Aspirin Exacerbated Respiratory Disease Involves a Cysteinyl Leukotriene-Driven IL-33-Mediated Mast Cell Activation Pathway
Sunday, March 6, 2016: 4:45 PM
Concourse Foyer (Convention Center)
Tao Liu, PhD, Yoshihide Kanaoka, MD PhD, Nora A. Barrett, MD FAAAAI, Chunli Feng, MD, Denise Garofalo, Juying Lai, Kathleen M. Buchheit, MD, Neil Bhattacharyya, MD, Tanya M. Laidlaw, MD, Howard Katz, PhD, Joshua A. Boyce, MD FAAAAI
Rationale: Aspirin exacerbated respiratory disease (AERD) involves overproduction of cysteinyl-leukotrienes (cysLTs), activation of airway mast cells (MCs), and bronchoconstriction in response to nonselective-cyclooxygenase inhibitors. The mechanistic basis for MC activation in this disorder is unknown, but can be inhibited by inhibition of cysLT synthesis, suggesting MC activation in AERD occurs by an idiosyncratic, cysLTs-dependent mechanism. IL-33, a cytokine released by structural cells, can activate MCs. Previously we have demonstrated that ptges-/- mice show increased bronchoconstriction in response to inhaled lysine-aspirin (Lys-ASA). We hypothesized that AERD involves a cysLTs-driven IL-33-mediated mast cell activation pathway.

Methods: Nasal polyps were collected from AERD patients and aspirin tolerant (AT) controls for IL-33 analysis. ptges-/- and ltc4s-/- mice were primed with dust-mite-extract, and then challenged with aerosol Lys-ASA or exogenous cysLTs to record airway resistance (RL). Lung MC activation and eicosanoids production were measured by ELISA. IL-33 level was measured by ELISA and Western-Blot.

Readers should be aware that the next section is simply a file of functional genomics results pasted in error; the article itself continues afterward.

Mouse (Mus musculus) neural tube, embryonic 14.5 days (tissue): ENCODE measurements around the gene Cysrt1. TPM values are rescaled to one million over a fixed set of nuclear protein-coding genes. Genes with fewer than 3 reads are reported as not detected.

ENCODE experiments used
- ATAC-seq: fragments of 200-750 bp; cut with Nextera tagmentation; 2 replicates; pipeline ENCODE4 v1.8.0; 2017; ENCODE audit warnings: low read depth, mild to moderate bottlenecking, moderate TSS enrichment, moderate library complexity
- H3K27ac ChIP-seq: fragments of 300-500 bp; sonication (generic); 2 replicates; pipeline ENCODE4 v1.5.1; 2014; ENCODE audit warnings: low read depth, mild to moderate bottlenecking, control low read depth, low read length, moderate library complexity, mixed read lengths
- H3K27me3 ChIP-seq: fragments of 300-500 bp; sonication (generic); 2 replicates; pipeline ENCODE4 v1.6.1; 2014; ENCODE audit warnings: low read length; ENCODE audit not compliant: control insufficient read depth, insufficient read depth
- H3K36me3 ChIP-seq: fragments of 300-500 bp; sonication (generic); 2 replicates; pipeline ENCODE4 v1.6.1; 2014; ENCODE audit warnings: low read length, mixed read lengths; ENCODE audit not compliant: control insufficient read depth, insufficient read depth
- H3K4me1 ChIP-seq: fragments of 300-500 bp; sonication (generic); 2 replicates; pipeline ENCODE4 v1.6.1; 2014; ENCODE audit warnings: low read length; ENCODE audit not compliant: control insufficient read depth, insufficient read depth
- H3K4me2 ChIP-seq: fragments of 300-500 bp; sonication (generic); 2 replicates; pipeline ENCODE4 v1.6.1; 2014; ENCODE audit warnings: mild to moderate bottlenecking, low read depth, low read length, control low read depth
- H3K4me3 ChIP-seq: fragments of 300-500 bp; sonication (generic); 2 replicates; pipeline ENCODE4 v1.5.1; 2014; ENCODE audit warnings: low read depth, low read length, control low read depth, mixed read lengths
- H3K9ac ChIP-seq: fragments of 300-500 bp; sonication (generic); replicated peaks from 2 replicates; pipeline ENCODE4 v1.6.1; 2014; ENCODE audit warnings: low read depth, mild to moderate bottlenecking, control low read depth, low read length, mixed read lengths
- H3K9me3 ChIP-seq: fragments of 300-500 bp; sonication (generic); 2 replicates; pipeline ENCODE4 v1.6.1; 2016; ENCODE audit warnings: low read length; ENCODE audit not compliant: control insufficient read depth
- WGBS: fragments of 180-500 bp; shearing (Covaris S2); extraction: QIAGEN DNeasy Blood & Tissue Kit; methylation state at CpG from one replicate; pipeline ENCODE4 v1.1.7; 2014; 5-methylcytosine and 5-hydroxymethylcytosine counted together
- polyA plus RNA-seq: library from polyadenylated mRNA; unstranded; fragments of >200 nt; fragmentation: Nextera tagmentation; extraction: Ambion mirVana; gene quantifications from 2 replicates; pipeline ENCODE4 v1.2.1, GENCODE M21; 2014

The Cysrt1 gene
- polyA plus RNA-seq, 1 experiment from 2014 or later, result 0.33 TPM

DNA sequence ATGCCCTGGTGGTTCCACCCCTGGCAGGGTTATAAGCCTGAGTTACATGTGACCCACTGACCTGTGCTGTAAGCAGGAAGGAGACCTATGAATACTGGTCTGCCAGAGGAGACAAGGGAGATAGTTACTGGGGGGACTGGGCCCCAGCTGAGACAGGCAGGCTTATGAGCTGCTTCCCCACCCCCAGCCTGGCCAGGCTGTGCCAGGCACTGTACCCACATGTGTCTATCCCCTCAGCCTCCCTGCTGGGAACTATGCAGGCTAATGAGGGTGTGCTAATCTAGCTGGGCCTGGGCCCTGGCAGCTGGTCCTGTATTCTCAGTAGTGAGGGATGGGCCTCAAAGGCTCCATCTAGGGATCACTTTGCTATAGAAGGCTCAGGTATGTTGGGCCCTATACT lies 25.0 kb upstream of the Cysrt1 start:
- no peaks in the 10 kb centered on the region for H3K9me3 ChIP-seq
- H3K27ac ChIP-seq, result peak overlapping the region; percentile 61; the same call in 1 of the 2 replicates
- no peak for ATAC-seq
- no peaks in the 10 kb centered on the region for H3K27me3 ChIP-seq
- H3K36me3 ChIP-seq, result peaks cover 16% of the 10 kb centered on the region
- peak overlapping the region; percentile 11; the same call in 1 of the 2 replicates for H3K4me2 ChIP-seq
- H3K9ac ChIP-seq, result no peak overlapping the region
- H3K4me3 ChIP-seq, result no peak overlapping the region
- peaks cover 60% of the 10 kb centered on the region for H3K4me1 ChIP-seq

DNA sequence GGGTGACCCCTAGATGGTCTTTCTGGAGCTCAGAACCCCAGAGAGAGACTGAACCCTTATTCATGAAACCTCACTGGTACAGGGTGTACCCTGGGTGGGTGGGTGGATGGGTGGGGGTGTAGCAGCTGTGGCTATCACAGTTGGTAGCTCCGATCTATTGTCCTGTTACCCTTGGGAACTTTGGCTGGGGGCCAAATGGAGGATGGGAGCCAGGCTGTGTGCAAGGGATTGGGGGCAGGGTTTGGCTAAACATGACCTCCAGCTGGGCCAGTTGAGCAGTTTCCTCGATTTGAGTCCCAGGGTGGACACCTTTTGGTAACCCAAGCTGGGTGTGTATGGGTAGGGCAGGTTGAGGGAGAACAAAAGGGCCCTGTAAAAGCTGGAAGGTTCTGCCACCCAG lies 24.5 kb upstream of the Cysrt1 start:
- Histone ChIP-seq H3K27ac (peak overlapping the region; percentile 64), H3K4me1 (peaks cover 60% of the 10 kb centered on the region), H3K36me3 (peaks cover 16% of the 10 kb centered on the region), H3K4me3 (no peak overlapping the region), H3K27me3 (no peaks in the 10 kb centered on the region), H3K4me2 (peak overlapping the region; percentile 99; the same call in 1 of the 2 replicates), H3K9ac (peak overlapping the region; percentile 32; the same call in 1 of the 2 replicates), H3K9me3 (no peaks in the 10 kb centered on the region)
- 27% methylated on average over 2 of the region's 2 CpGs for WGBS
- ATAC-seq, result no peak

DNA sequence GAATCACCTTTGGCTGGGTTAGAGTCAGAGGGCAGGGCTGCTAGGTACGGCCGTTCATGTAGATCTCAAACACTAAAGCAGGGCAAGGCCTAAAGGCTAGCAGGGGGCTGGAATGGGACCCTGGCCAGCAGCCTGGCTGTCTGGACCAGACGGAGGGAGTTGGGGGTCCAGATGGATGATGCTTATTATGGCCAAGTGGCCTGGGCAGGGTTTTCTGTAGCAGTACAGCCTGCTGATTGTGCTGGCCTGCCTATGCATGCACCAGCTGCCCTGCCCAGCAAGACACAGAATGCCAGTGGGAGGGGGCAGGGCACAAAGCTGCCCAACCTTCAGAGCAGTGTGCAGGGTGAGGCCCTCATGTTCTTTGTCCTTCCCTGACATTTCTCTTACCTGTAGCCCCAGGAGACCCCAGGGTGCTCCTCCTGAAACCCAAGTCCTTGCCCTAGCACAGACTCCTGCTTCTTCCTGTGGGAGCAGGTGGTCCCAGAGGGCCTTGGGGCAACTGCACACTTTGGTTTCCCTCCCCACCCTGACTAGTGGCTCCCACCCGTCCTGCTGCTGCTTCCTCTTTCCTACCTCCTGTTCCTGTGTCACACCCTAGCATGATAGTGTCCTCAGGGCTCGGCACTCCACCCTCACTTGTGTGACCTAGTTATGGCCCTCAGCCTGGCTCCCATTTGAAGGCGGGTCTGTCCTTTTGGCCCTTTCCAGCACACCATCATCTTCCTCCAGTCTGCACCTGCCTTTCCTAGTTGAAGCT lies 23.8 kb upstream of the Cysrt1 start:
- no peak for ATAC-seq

Results: AERD patients show increased IL-33 expression in nasal polyps, as compared to controls. The murine model of AERD (ptges-/- mice), shows upregulated IL-33 protein level in the airway epithelium, along with marked eosinophilic bronchovascular inflammation. Deletion of LTC4-synthase attenuated the increased IL-33 content of the ptges-/- lungs and reduced pulmonary eosinophilia and basal secretion of MC products. Challenges of dust mite-primed ptges-/- mice with Lys-ASA induce IL-33-dependent MC activation and bronchoconstriction that were reproduced with LTE4 challenges.

Conclusions: IL-33 is a component of a cysLT-driven innate type-2 immune response that drives pathogenic MC activation and contributes substantially to AERD pathogenesis.